I'll post the written alphabet as soon as my camera stops fighting me.
Hahaha I'll be waiting.


I'd love to see yours as well!
I used the opportunity to make the pronunciation cheat-sheet that I've been meaning to. It is still kinda incomplete, some letter combinations change the sound a bit:
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Larb
01-15-2014, 01:02 AM
I actually have a half-constructed ancient language of my own. It is a syllabary and I haven't gone into any of the more advanced grammar and such. I just use it for individual words. The alphabet itself is very curved in style.

Which reminds me - I once read that the shapes of the letters tended to follow the medium on which they were most often used. For example: Roman and Norse script was most often (originally anyway) carved onto stones which is why it is made of straight lines and harsh angles. Arabic script and the like was more often written with brush on papyrus or paper so it could be more cursive. I suppose that is something to consider when creating an "alphabet" for a fictional people.

Jalyha
01-15-2014, 03:29 AM
@ LARB:

I'm sure that's the way most people use their languages. I just hyper-focus on things and obsess unhealthily over irrelevant details, lol :) (Seriously - those are the terms the Dr. uses -- picture Sheldon Cooper on Big Bang Theory... only, not smart, and female, and, well that's me. :P )

I'm excited to hear that you use a syllabary instead of a typical "alphabet"... most people don't. :D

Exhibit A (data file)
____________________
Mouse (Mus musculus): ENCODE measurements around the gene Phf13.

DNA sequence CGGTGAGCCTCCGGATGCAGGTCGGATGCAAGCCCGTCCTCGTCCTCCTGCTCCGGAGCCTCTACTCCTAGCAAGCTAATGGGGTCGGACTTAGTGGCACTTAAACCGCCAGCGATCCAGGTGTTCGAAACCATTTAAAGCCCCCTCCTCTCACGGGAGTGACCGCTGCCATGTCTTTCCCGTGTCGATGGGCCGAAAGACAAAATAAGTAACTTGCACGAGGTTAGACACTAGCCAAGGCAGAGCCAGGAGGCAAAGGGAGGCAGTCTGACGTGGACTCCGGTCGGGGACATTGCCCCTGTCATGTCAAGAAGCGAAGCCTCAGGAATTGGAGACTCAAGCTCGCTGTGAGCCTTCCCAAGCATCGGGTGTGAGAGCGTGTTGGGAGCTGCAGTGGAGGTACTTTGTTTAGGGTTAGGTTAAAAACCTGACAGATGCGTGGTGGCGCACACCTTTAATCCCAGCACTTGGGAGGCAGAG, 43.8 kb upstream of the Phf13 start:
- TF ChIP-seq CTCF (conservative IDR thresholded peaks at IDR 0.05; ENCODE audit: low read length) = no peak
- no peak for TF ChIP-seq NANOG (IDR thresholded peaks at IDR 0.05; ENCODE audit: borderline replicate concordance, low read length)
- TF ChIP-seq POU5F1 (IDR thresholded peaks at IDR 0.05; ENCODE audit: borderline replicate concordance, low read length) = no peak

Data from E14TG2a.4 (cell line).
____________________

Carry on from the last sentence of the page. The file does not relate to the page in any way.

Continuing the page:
And you're quite right about the shape of the letters. If you note my example of the original latin alphabet, above, you'll notice it is mostly straight lines and sharp angles. In modern times, the letters are similar - but softer... rounder. That's from going from a harder medium to a softer one. It's also why my alphabets/syllabaries usually have two instances - a more "prehistoric" iteration, and a more "modern" one.

Which brings me to:

@RGC: I still can't get my camera to cooperate, but instead of struggling alone, I'll post the images here and hope someone can assist me! :D

Top half:


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Bottom half:

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You can't really make out the syllables for pronounciation, but you can see the 1st (straight lines/angles) and 2nd (soft curves and prettification) iterations of my preliminary alphabet.

I usually make the first type in order to form the second more logically (although I sometimes use it for older items in my stories) as a form of reference more than anything.


Your alphabet looks great... something is bugging me, but I can't quite pinpoint it yet.

so.. yeah

rgcalsaverini
01-15-2014, 09:55 PM